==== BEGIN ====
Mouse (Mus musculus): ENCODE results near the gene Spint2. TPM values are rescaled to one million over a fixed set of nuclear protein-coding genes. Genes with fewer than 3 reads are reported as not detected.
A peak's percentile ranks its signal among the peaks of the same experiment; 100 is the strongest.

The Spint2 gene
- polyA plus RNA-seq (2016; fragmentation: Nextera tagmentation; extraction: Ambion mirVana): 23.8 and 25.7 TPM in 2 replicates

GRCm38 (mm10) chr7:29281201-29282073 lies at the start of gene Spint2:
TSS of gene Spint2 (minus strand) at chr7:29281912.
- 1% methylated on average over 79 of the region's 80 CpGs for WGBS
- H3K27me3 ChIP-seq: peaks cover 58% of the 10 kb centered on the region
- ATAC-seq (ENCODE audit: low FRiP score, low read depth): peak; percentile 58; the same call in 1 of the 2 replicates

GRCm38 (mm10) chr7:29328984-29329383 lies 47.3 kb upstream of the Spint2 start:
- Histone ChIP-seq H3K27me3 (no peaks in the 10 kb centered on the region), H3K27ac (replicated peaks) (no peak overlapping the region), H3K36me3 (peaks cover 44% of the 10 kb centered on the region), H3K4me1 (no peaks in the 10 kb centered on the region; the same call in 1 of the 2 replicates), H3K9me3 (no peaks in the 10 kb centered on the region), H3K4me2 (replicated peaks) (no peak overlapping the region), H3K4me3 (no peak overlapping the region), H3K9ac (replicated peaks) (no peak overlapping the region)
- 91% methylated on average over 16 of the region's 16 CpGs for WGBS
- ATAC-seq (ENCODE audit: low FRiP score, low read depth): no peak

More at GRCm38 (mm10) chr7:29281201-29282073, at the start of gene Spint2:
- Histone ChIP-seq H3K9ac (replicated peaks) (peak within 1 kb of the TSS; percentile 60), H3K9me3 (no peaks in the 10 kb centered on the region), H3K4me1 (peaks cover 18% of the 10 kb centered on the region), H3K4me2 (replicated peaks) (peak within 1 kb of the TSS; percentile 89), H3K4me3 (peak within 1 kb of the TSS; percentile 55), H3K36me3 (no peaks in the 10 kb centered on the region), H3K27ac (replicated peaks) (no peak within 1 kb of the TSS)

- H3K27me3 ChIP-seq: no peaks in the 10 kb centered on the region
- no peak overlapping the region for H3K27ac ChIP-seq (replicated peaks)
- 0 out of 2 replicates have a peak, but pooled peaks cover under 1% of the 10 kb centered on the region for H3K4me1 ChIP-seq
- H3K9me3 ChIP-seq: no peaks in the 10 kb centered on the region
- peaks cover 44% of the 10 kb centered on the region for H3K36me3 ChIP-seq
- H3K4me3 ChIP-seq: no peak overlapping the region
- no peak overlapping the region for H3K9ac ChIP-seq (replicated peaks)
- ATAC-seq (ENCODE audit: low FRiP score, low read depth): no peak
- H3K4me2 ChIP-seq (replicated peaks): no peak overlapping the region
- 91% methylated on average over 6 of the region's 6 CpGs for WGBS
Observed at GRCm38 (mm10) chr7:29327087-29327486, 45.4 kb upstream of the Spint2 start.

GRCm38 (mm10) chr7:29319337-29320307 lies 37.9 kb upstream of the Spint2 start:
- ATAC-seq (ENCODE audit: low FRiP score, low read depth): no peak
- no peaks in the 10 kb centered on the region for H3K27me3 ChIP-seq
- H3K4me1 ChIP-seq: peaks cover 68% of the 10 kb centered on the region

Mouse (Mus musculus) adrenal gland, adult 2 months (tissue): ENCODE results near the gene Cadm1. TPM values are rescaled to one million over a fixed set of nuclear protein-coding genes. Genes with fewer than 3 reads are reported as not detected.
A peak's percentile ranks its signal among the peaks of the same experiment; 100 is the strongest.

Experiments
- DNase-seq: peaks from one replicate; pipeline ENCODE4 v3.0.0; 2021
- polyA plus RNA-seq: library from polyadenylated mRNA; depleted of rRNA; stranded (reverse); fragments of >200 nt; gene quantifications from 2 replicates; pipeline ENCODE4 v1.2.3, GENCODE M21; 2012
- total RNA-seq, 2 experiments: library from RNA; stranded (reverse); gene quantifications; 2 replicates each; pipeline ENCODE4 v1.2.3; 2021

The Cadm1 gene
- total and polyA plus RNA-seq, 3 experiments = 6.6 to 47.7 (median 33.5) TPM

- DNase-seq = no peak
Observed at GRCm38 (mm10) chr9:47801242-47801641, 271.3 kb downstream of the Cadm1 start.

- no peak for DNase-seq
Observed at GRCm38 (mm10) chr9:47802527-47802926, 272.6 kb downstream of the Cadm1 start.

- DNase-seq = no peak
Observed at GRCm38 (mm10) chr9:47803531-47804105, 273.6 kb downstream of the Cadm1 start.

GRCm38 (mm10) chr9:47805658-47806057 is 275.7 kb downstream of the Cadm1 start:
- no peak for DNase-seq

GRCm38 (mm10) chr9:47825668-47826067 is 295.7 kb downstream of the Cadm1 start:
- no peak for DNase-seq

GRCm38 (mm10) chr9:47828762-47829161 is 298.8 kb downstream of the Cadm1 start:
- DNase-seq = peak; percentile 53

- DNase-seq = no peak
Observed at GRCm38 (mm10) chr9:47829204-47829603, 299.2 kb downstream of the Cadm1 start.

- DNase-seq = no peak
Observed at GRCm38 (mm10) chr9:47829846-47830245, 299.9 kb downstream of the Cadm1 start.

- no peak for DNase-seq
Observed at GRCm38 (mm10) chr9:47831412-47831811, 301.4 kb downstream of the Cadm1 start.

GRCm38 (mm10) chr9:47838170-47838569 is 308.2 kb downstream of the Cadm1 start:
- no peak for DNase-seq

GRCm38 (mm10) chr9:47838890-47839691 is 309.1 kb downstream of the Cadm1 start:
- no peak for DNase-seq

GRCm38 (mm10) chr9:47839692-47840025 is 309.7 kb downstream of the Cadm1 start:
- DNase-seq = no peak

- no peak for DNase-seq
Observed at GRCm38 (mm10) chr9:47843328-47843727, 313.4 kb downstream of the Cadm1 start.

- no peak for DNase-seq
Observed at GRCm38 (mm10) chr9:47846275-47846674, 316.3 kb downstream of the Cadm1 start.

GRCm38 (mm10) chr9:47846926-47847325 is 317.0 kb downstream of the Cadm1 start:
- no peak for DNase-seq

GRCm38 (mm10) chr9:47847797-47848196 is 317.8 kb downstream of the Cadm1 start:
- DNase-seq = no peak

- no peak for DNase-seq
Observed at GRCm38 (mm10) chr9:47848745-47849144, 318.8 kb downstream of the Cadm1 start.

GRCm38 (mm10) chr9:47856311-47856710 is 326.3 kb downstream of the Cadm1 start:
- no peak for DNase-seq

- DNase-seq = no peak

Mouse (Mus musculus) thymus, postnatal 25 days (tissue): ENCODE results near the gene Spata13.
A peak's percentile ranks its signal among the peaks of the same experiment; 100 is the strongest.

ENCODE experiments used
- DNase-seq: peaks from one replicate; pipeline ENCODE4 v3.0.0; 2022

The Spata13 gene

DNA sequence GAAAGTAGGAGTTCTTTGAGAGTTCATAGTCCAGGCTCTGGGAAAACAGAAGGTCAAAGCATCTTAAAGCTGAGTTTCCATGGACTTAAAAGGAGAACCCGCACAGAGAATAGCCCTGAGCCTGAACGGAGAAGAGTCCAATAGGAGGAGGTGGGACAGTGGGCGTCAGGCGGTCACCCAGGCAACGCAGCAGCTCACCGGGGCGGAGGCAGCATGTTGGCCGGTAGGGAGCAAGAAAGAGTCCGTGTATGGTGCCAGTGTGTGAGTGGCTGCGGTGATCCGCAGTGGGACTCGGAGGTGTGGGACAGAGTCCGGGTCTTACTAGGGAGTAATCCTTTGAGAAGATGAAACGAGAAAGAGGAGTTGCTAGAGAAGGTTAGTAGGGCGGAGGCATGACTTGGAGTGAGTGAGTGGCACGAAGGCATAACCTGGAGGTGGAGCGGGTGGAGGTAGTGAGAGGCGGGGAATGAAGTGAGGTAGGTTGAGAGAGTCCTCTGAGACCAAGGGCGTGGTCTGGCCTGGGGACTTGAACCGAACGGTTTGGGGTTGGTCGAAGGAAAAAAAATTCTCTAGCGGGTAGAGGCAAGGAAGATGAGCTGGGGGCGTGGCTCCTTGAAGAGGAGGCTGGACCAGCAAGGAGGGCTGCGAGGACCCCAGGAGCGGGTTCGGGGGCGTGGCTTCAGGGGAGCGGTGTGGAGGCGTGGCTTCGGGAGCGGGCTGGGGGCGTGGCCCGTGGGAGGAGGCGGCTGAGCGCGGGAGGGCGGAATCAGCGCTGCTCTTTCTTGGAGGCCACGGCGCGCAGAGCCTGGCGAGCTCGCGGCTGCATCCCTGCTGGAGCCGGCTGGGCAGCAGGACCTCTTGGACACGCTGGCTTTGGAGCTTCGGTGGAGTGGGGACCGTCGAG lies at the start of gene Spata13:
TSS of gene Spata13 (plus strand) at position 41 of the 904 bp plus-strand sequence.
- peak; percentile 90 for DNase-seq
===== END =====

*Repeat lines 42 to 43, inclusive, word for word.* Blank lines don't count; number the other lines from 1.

Observed at GRCm38 (mm10) chr9:47802527-47802926, 272.6 kb downstream of the Cadm1 start.

- DNase-seq = no peak